I found a thread which discussed this which totally confused me. (refer to the part of the link which talks about $\ce{sp^2/sp^3}$)
The question "How to rationalise the resonance structures and hybridisation of the nitrogen in a conjugated amine?" is helpful, but doesn't have aniline specifically. I understand that if the lone pair is in resonance, it becomes $\ce{sp^2}$.
Can someone help me out?

  • $\begingroup$ related chemistry.stackexchange.com/questions/29168/… $\endgroup$
    – Mithoron
    May 6, 2015 at 14:35
  • $\begingroup$ I marked it as a duplicate anyway, since the premise is (almost) the same, and the answer is general enough to address, that "Atoms that are sp²-hybridized and sp³-hybridized have differing geometries, which is not permitted in the resonance phenomenon." $\endgroup$ May 7, 2015 at 6:00
  • $\begingroup$ @Martin I don't understand your generalized statement. What is not permitted in resonance and how is it linked here? $\endgroup$
    – Wong
    May 9, 2015 at 12:42
  • $\begingroup$ An sp² hybridised atom is trigonal coordinated and an sp³ hybridised atom is tetrahedrally coordinated. When describing a compound with resonance structures, all of these structures have to have the same geometry, i.e. coordination is equal in all structures. Therefore an atom can never be sp² and sp³ hybridised in the same set of resonance structures. $\endgroup$ May 9, 2015 at 12:46
  • $\begingroup$ @Martin The resonance hybrid can never be both sp2 and sp3 while the indiviual structures(imaginary ones) are either. Is this true? And by "Therefore an atom can never be sp² and sp³ hybridised in the same set of resonance structures." do you mean to say the answer has to be sp2 or sp3 and not something in between them? $\endgroup$
    – Wong
    May 9, 2015 at 13:00

2 Answers 2


The nitrogen in aniline is somewhere between $\mathrm{sp^3}$ and $\mathrm{sp^2}$ hybridized, probably closer to the $\mathrm{sp^2}$ side. We are correctly taught that the nitrogen in simple aliphatic amines is pyramidal ($\mathrm{sp^3}$ hybridized). However in aniline, due to the resonance interaction between the aromatic ring and the nitrogen lone pair, considerable flattening of the nitrogen occurs (if it were completely flat it would be $\mathrm{sp^2}$ hybridized).

We can assess the nitrogen hybridization by measuring its barrier for pyramidal inversion. If a trigonal nitrogen is $\mathrm{sp^2}$ hybridized, the barrier will be zero. On the other hand, in aliphatic amines where the nitrogen is $\mathrm{sp^3}$ hybridized the inversion barrier is typically around $\pu{4-5 kcal/mol}$.

pyramidal inversion diagram

(pyramidal inversion diagram)

In aniline this barrier is very low, somewhere around $\pu{1-2 kcal/mol}$. This indicates that the nitrogen in aniline is not quite planar, but is much closer to being planar ($\mathrm{sp^2}$) than pyramidal ($\mathrm{sp^3}$).

  • $\begingroup$ What is pyramidal inversion? $\endgroup$
    – Wong
    May 6, 2015 at 15:15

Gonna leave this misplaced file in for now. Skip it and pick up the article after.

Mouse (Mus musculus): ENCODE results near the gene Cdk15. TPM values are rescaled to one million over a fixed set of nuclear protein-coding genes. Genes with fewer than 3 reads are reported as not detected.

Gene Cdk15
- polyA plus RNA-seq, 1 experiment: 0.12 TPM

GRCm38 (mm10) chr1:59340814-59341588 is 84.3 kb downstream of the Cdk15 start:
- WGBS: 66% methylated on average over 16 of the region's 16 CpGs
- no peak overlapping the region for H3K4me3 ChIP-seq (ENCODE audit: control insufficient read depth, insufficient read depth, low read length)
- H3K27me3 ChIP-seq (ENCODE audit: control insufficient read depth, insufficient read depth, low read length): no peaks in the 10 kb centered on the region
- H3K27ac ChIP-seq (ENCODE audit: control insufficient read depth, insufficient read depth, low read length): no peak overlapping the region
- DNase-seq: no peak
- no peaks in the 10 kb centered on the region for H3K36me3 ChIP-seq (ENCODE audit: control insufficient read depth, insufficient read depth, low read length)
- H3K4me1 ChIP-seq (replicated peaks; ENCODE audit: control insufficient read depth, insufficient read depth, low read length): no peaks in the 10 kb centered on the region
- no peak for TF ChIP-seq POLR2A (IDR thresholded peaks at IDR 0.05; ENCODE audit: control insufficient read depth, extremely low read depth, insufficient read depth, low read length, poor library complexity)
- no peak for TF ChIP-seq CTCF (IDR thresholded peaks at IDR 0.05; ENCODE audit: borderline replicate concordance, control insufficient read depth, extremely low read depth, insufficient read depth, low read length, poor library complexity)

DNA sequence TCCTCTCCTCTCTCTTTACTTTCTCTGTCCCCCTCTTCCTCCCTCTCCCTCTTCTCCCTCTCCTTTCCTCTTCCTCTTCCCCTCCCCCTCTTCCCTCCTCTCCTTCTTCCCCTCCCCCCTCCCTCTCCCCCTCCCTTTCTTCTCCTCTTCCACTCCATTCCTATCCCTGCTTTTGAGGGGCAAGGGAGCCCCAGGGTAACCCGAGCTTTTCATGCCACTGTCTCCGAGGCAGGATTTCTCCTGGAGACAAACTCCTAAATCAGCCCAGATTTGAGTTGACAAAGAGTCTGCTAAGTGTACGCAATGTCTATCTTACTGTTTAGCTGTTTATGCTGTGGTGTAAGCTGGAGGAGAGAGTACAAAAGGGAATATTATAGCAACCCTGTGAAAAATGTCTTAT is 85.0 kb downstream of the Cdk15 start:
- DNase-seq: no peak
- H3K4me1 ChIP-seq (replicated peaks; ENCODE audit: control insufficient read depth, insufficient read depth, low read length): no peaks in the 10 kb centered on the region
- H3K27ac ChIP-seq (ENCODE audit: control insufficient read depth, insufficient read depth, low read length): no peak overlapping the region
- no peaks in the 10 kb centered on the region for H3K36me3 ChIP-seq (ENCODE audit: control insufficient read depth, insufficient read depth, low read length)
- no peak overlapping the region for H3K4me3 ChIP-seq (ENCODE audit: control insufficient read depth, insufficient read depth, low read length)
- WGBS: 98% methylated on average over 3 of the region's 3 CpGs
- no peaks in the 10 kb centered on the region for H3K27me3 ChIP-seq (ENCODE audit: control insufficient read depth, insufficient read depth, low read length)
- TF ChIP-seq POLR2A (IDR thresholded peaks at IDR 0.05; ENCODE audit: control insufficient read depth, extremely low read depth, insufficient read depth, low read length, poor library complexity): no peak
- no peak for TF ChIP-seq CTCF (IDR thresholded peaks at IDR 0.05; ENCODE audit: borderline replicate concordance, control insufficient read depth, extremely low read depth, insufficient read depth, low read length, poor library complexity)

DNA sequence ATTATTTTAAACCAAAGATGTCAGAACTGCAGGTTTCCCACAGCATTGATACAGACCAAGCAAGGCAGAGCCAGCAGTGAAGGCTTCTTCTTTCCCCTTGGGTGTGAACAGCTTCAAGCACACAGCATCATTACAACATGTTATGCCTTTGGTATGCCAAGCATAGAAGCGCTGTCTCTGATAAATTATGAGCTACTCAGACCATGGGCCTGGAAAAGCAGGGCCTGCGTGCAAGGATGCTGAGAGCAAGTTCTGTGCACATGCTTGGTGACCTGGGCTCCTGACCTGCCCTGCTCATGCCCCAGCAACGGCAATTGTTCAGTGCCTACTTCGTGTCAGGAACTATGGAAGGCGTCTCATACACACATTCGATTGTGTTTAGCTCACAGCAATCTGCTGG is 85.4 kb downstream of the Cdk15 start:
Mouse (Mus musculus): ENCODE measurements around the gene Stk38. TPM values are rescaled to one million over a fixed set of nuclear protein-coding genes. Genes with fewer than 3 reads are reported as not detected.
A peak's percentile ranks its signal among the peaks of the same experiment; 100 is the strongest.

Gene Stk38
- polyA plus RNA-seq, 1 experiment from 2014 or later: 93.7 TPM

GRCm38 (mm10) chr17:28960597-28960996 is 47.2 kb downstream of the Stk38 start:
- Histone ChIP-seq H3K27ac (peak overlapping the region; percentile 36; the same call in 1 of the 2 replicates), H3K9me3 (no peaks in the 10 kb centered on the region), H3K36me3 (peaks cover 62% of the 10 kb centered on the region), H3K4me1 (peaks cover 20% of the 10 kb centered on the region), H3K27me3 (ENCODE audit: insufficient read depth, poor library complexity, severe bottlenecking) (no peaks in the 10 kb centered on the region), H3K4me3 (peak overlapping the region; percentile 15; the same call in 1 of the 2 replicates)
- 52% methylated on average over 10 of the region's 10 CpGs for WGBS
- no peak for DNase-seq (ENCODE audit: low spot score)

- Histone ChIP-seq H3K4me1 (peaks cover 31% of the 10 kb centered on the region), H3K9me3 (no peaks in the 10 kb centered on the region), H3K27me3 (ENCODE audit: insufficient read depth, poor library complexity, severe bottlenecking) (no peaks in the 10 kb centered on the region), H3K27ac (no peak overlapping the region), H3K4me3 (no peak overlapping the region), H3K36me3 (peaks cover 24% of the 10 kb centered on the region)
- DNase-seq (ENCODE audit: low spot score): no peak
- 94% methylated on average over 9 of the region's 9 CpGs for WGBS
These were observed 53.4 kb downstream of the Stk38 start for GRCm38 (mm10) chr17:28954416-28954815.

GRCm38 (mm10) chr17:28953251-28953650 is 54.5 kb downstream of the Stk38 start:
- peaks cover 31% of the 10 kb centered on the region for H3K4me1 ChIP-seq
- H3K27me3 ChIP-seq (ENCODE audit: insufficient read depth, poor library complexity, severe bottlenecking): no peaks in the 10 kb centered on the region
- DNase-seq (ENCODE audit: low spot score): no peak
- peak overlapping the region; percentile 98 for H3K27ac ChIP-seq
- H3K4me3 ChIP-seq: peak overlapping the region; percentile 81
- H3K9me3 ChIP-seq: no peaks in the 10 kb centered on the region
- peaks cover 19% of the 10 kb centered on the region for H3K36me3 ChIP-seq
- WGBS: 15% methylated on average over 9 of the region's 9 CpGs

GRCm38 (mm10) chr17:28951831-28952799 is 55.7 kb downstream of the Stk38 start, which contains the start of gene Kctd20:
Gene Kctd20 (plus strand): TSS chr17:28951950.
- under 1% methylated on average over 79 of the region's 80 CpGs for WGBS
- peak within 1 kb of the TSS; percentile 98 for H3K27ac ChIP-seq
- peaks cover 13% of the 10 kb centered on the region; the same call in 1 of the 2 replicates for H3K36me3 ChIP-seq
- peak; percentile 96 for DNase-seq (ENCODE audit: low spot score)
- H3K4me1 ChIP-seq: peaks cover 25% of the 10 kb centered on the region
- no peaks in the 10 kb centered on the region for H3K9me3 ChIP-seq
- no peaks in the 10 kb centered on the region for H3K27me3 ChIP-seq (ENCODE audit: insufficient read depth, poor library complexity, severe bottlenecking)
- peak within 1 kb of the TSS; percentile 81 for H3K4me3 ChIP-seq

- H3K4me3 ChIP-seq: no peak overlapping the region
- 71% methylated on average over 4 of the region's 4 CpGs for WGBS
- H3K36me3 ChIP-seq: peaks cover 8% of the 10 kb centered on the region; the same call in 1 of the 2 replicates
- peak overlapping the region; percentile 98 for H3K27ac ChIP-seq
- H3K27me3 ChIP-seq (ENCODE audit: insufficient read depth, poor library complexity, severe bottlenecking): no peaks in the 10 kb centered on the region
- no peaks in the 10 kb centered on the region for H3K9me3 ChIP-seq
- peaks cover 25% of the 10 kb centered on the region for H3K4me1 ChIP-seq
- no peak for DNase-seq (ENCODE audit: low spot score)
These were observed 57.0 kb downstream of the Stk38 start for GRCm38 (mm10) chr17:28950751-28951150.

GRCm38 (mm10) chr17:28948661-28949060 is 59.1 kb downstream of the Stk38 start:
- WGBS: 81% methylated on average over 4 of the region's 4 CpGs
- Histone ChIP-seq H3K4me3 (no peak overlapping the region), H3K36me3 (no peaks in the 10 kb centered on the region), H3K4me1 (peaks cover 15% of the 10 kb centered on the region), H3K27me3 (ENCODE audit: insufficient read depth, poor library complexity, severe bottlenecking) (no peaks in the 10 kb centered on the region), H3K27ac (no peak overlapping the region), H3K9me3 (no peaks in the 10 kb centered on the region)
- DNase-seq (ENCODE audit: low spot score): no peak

• $\begingroup$ Why can't it be called completely sp2? If it is in resonance, then it should be sp2. (that question link on my question says so) $\endgroup$
    – Wong
    May 6, 2015 at 15:18
  • 1
    $\begingroup$ See [here] (expertsmind.com/topic/properties-of-amines/…) for a nice description and picture of pyramidal inversion. $\endgroup$
    – ron
    May 6, 2015 at 15:29
  • $\begingroup$ And its contribution to the true representation is lesser as compared to the ones with the lone pair involved in resonance, so sp2 is dominant? $\endgroup$
    – Wong
    May 6, 2015 at 15:38
  • 1
    $\begingroup$ Hybridisation is a function of geometry. Since it's a requirement for resonance structures to have the same geometry, hybridisation in the different contributing configurations must not change. We know that the amine group in aniline is slightly pyramidal, hence hybridisation cannot be ideal sp². I would rather state, that due to resonance, lesser p character is mixed in the sigma system, since some of the perpendicular p orbital is necessary for the overlap of the pi system. $\endgroup$ May 7, 2015 at 5:53

As the non-bonding electron pair of nitrogen could partially contribute in the resonance with the other $\pi$ electrons in the cycle. (I will prove this point indirectly further using an experimental data), the nitrogen atom hybridization is a linear combination of sp2 and sp3.

Now if we consider the nitrogen atom in the pyridine, it is sp2 hybridized. Because the nitrogen atom has two neighboring atoms (2 carbon atoms) and one non-bonding electron pair, i.e. three neighboring electron pairs. But, the non-bonding electron pair can not contribute in the resonance with the other four $\pi$ electrons in the cycle. In fact, it is perpendicular to the aromatic $\pi$ system.

The pKa for the pyridine systems is 5.2, for aniline it is 4.6. So pyridine is a stronger base. We can link this to the availability of the lone pair in pyridine, as it is not delocalized ( perpendicular to the aromatic $\pi$ system. While in aniline the nitrogen lone pair can be delocalised using resonance with the adjacent $\pi$ system.

  • 3
    $\begingroup$ But the lone pair of nitrogen is in resonance with the ring. Since it makes it ortho para directing. $\endgroup$
    – Wong
    May 6, 2015 at 14:58
  • $\begingroup$ All fine about pyridine. But in aniline, shouldn't it be more sp2-ish?The lone pair is not localised. $\endgroup$
    – Wong
    May 9, 2015 at 12:50

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